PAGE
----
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Jewish Marriage as a rite of passage. Time Tenakh ages for marriage overridden by Australian civil law. Can take place on any day except the Shabbat and.

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Presentation on theme: "Jewish Marriage as a rite of passage. Time Tenakh ages for marriage overridden by Australian civil law. Can take place on any day except the Shabbat and."— Presentation transcript:

1 Jewish Marriage as a rite of passage

2 Time Tenakh ages for marriage overridden by Australian civil law. Can take place on any day except the Shabbat and festivals.

3 Time Most Jewish weddings take place on a Sunday. Tuesday is considered a lucky day because in the creation story God said “it was good” twice.

4 Place May take place inside a synagogue or outside. It always takes place under a chuppah (a canopy)

5 Indoors in the synagogue or outdoors Under the Chuppah

6 Inside or

7 outside

8 The Chuppah may be simple

9 Often the Chuppah is elaborately decorated and supported by four poles covered in flowers.

10 The participants kallah (bride) chassan (groom) Friends and family rabbi (officiates) God is present

11 A rabbi usually officiates Though it can be any observant Jew sufficiently familiar with the requirements, because marriage, under Jewish law, Is essentially a private contractual agreement between a man and a woman.

12 In Judaism marriage is the ideal human state. rated very highly. seen as the way to emotional and spiritual fulfilment. desirable for both man and woman. The Charter

13 Sacred writings related to the Jewish marriage rite Marriage is to be encouraged because ‘it is not good that a man should be alone’ (Gen 2:18) and The Charter

14 Sacred writings related to the Jewish marriage rite Rabbi’s strongly advocate marriage arguing that ‘he who has no wife is not a proper man’ (B.Yeb. 62b). The Charter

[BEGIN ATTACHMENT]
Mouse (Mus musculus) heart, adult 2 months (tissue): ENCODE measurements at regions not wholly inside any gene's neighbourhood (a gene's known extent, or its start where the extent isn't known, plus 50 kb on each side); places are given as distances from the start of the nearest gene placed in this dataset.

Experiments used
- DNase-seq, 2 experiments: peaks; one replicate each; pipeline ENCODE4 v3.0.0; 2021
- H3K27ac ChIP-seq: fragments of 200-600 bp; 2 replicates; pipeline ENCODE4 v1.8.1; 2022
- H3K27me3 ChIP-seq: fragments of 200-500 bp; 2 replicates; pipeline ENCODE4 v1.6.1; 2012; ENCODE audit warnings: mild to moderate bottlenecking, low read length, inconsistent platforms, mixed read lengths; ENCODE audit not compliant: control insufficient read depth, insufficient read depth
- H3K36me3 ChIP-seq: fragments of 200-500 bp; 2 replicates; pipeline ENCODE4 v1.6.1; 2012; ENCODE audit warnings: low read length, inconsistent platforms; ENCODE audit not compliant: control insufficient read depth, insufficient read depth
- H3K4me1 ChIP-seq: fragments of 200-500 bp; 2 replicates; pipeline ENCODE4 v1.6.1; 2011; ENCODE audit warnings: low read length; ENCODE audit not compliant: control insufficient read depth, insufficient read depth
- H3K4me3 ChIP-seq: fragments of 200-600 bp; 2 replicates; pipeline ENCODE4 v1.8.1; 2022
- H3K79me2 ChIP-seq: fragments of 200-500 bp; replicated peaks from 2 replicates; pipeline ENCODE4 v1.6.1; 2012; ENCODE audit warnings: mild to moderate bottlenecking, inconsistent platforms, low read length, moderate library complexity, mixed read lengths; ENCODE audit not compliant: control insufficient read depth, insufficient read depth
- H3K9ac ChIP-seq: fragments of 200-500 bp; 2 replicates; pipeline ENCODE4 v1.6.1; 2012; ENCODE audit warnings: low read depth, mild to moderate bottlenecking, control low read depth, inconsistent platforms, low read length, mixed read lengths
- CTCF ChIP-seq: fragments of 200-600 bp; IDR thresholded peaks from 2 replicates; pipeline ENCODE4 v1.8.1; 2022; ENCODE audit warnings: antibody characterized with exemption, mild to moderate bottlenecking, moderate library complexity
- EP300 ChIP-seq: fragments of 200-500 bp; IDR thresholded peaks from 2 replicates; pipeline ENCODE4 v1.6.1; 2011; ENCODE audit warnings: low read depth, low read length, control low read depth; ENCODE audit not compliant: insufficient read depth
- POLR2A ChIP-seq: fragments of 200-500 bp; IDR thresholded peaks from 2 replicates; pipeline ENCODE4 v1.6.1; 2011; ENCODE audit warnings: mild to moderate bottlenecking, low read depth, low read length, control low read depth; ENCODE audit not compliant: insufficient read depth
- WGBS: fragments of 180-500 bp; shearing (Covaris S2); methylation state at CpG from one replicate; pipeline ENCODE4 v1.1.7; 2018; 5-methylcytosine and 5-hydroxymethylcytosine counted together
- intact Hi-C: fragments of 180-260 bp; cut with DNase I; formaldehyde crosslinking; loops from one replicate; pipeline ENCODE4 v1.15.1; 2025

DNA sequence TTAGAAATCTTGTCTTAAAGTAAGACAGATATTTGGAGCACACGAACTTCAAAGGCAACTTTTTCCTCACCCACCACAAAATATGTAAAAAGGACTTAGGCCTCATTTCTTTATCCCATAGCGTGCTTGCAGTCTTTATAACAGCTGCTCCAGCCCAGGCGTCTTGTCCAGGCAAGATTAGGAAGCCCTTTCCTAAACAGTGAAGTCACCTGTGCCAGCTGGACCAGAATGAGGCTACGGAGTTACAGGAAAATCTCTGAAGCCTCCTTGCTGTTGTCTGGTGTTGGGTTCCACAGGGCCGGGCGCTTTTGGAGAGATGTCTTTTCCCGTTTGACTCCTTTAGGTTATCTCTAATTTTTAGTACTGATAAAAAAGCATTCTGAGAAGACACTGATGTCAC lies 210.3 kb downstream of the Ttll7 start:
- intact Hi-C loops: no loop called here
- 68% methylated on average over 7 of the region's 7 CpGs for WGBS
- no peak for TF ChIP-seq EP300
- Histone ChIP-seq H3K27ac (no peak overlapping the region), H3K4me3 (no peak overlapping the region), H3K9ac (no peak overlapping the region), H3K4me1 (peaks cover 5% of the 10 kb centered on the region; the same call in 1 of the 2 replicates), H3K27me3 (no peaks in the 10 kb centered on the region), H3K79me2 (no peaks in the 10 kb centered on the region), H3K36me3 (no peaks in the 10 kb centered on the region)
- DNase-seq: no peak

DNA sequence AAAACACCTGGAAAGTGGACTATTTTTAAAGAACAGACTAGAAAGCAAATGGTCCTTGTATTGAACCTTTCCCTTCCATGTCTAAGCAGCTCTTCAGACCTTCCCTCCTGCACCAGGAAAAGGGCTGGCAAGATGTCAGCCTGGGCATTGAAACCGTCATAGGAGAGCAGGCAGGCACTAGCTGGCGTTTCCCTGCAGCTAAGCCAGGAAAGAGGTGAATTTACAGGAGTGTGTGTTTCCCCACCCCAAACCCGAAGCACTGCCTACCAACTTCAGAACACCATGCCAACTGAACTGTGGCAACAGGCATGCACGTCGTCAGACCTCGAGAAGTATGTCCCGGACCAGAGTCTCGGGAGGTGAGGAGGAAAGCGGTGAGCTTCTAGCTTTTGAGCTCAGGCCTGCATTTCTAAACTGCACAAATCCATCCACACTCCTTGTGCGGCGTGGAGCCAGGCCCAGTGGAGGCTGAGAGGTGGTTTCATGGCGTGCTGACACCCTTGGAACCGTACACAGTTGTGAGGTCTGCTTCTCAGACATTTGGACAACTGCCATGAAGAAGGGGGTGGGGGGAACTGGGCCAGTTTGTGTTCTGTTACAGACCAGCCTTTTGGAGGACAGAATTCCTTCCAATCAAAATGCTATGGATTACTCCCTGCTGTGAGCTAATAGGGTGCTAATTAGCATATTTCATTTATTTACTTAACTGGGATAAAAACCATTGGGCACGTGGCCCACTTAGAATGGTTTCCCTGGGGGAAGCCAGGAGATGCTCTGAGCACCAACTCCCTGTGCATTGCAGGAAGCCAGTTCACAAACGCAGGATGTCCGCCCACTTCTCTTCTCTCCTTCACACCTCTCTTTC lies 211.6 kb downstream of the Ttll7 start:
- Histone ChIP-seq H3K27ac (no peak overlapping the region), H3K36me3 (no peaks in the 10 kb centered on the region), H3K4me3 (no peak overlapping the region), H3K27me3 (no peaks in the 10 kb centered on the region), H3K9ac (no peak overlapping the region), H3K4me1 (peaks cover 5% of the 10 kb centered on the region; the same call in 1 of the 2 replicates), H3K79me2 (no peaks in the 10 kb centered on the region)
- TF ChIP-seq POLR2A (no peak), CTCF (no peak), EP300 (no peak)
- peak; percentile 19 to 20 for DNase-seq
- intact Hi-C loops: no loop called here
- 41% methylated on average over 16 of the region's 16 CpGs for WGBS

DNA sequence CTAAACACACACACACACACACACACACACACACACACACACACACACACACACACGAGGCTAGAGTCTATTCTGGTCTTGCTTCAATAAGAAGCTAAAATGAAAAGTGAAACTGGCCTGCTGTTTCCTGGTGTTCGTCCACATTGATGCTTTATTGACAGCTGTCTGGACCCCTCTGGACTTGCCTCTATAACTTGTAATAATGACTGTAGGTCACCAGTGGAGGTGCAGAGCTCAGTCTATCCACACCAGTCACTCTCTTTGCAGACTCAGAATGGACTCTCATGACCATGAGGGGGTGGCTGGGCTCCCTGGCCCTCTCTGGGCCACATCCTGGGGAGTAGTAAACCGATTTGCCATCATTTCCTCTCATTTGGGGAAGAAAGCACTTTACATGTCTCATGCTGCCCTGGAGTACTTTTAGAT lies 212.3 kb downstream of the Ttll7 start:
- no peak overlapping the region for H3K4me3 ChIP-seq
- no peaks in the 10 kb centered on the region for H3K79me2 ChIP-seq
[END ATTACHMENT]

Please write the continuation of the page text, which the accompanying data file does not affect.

15 Marriage is considered To be the basic social institutional in Judaism. Judaism presents the woman as the home-builder. The Charter

16 The sanctification of the home is expressed in the woman’s special mitzvah, the mikveh, and all the food laws which the woman has to maintain. The Charter

17 Marriage can provide Physical fulfilment in the form of sexual expression. When Orthodox Judaism speaks of a sexual relationship it means marriage. The Charter

18 The Hebrew word for marriage Kiddushin (sanctification) expresses its sanctity. marriage is not only a sacred relationship, but the sacred relationship. The Charter

19 The Set Form in Jewish Marriage

20 Two weeks before the Orthodox wedding the groom must obtain a Ketubah. Set Form – pre-liminal

21 The couple are required to meet the Rabbi a number of times before they marry, so he can offer advice about the meaning of marriage. Set Form – pre-liminal

22 There is also a meeting between the bride and the rabbi’s wife who will explain what is expected of each partner in a marriage. Set Form – pre-liminal

23 A few days prior to the wedding the bride will visit the mikveh to immerse herself as required by the Torah. Set Form – pre-liminal

24 On the Shabbat before the wedding The groom is called to the reading of the Torah. People throw nuts and raisins or sweets on him as a symbol of a sweet life. Set Form – pre-liminal

25 In Orthodox Judaism On the day of the wedding The couple fast before the ceremony, as they prepare for a solemn as well as a joyful occasion. Set Form – pre-liminal